I was pleased to learn of the testimony given by US Assistant Secretary of State Daniel Russel on February 5th this year before the House Foreign Affairs Subcommittee on Asia and the Pacific. He mentioned that the principles of the East China Sea Peace Initiative “are at the heart of the US strategy and the US effort, namely respect for international law and peaceful resolution of disputes.”In fact, the spirit of the East China Sea Peace Initiative could also apply to the South China Sea.
 
 
 
V. A Peaceful Taiwan Strait
 
Now, let us turn to cross-strait relations. Since I took office in 2008, I have pursued a cross-strait policy of maintaining the political status quo. This means "no unification, no independence, and no use of force" under the framework of the ROC Constitution. It also means maintaining peaceful cross-strait relations on the basis of the 1992 Consensus, namely, "one China, respective interpretations." And in order to ensure sustainable peace across the Taiwan Strait, I have also formally announced that we will not pursue policies such as "two Chinas," "one China, one Taiwan," or "Taiwan independence."
 
 
 
Thanks to the joint efforts of both sides, cross-strait relations are at their best state in over six decades. To date, the two sides have completed 10 rounds of talks, signed 21 agreements, and plan to exchange representative offices in the future. Some of the main areas covered under the 21 agreements include economic cooperation, transportation, health, science, agriculture, and mutual judicial assistance. The number of regularly scheduled direct cross-strait flights has increased from zero to 118 per day. The number of mainland visitors per year has gone up from 290,000 to 2.8 million, nearly a tenfold increase. And the number of mainland students in Taiwan has jumped from 800 to 24,000, a thirtyfold increase. Meanwhile, law enforcement agencies from Taiwan and the mainland have cooperated to arrest nearly 6,000 criminal suspects. As a result, the number of scam cases has been cut by 60% from its peak, and the resulting financial losses to victims in Taiwan have fallen by 80% from its peak. It is evident that improved cross-strait relations bring tangible benefits to Taiwan.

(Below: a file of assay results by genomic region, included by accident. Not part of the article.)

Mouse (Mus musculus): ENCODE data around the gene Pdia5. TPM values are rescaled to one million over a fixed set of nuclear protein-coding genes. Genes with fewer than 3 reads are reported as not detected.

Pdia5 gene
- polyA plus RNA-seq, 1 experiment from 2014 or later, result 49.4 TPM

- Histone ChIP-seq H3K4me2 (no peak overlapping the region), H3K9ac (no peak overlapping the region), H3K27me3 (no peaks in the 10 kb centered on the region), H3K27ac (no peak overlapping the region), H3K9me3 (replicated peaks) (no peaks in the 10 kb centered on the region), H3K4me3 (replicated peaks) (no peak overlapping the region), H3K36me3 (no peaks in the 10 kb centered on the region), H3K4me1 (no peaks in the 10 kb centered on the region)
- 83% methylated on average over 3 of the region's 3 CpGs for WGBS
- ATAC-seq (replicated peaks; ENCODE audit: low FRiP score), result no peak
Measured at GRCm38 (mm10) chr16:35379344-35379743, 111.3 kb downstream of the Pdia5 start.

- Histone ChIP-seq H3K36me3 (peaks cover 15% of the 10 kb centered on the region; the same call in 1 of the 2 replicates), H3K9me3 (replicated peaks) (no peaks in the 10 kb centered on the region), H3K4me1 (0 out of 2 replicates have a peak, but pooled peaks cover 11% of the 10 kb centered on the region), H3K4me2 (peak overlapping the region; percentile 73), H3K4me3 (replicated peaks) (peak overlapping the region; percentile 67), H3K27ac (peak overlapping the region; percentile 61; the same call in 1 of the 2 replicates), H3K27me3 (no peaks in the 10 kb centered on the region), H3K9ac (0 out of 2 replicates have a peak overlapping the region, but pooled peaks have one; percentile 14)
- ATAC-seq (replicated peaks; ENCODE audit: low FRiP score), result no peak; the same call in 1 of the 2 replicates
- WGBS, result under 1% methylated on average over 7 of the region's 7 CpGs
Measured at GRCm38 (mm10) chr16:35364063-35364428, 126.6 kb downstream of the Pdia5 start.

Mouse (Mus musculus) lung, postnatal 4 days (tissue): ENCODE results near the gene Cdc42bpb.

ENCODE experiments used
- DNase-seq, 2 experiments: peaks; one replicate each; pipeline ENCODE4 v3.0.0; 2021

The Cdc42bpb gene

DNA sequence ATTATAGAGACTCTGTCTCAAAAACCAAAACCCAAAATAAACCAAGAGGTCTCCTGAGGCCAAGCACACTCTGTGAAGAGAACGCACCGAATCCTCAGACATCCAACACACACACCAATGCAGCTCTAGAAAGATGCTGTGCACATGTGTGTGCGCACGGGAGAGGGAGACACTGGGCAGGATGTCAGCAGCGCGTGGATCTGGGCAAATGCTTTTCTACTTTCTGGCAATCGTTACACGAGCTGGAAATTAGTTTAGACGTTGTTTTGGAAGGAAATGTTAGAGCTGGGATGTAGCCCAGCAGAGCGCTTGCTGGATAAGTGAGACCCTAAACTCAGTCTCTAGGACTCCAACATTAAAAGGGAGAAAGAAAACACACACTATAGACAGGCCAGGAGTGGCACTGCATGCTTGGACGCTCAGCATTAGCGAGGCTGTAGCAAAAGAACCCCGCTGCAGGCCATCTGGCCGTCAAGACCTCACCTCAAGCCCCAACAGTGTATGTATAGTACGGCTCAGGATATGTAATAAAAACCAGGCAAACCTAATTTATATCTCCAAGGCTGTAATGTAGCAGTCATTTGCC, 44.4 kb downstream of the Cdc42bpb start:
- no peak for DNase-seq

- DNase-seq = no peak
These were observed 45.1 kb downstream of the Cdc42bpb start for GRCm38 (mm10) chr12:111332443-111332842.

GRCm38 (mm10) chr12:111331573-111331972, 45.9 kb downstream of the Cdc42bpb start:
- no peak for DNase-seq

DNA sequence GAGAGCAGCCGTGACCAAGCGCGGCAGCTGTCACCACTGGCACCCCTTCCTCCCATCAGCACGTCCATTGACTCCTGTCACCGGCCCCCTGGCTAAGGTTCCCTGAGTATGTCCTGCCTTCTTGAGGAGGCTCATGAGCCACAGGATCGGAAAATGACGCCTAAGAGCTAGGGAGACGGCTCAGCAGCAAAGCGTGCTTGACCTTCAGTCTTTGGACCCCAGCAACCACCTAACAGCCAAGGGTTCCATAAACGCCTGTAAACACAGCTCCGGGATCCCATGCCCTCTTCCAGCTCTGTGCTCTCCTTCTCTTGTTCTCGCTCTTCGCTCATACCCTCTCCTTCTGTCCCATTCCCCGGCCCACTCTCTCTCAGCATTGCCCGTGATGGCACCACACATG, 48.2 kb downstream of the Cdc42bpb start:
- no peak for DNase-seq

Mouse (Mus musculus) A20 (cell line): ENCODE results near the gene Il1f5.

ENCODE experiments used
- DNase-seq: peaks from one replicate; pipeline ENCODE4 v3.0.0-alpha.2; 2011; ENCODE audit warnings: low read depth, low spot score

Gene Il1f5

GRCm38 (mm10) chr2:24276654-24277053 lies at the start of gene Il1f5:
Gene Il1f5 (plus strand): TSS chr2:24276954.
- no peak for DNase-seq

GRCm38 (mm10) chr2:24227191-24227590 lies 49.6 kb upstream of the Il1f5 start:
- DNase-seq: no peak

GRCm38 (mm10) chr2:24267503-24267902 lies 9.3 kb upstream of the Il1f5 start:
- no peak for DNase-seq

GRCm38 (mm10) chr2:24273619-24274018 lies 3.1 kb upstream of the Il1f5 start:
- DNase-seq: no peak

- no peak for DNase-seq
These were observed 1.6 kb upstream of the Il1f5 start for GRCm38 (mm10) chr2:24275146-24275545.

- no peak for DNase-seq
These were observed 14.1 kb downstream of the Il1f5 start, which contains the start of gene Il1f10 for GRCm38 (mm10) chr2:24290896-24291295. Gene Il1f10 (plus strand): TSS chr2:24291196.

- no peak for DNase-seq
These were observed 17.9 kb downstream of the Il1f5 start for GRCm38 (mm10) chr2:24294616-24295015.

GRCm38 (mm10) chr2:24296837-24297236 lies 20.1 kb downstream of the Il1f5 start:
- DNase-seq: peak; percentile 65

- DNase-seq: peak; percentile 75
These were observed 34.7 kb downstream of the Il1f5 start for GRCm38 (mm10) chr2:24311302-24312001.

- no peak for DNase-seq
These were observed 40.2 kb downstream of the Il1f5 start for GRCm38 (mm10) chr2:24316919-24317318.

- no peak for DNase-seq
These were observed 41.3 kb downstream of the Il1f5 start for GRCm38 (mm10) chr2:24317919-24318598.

We'll continue to focus on similar topics. We do not exclude political topics, however, if the people of Taiwan support it.
 
 
 
Our Mainland Affairs Minister Wang Yu-Chi visited mainland China last February to meet in Nanjing with his counterpart, Minister Zhang Zhijun of the Taiwan Affairs Office. This was the first official meeting of its kind since the two sides came under separate rule 65 years ago. This meeting represented the gradual institutionalization of the cross-strait relationship, and was a historic milestone on the path toward sustainable peace and prosperity. These developments prove that viable diplomacy and cross-strait relations are indeed complementary and constitute a virtuous cycle.
 
 
 
Again, I want to thank the United States for Assistant Secretary Daniel Russel’s recent testimony in the Senate Foreign Relations Committee, where he said, and I quote, “we very much welcome and applaud the extraordinary progress that has occurred in cross-strait relations under the Ma administration.”
 
 
 
VI. Enhancing ROC-US Economic Relations
 
Trade and investment relations between the ROC and the US have always been close. In 2013, Taiwan was the 12th largest trading partner of the US for goods, with 57.7 billion US dollars in two-way trade. The United States is the largest source of foreign direct investment in Taiwan, cumulatively investing 23 billion US dollars as of January 2014.
 
 
 
In March last year, we resumed talks under the 1994 Taiwan-US Trade and Investment Framework Agreement (TIFA), and we just successfully concluded the 8th TIFA meetings last week in Washington. I want to praise the hard work of both sides and the positive outcome achieved in the meetings. I hope that we can launch the negotiation of a bilateral investment agreement (BIA) in the near future. A BIA would serve as the beginning of a more robust and comprehensive economic relationship between our two countries.
 
 
 
Taiwan is an important security and economic partner of the US, as former Secretary of State Hillary Clinton stated in 2011. To further demonstrate our commitment to enhancing trade and investment relations with the US, Taiwan sent a delegation of 42 business leaders to the SelectUSA Investment Summit last fall. Our delegation was the third largest among over 60 participating countries. We also dispatched a high-level CEO delegation led by former ROC Vice President Vincent Siew to the US last November to promote investment in the US from Taiwan.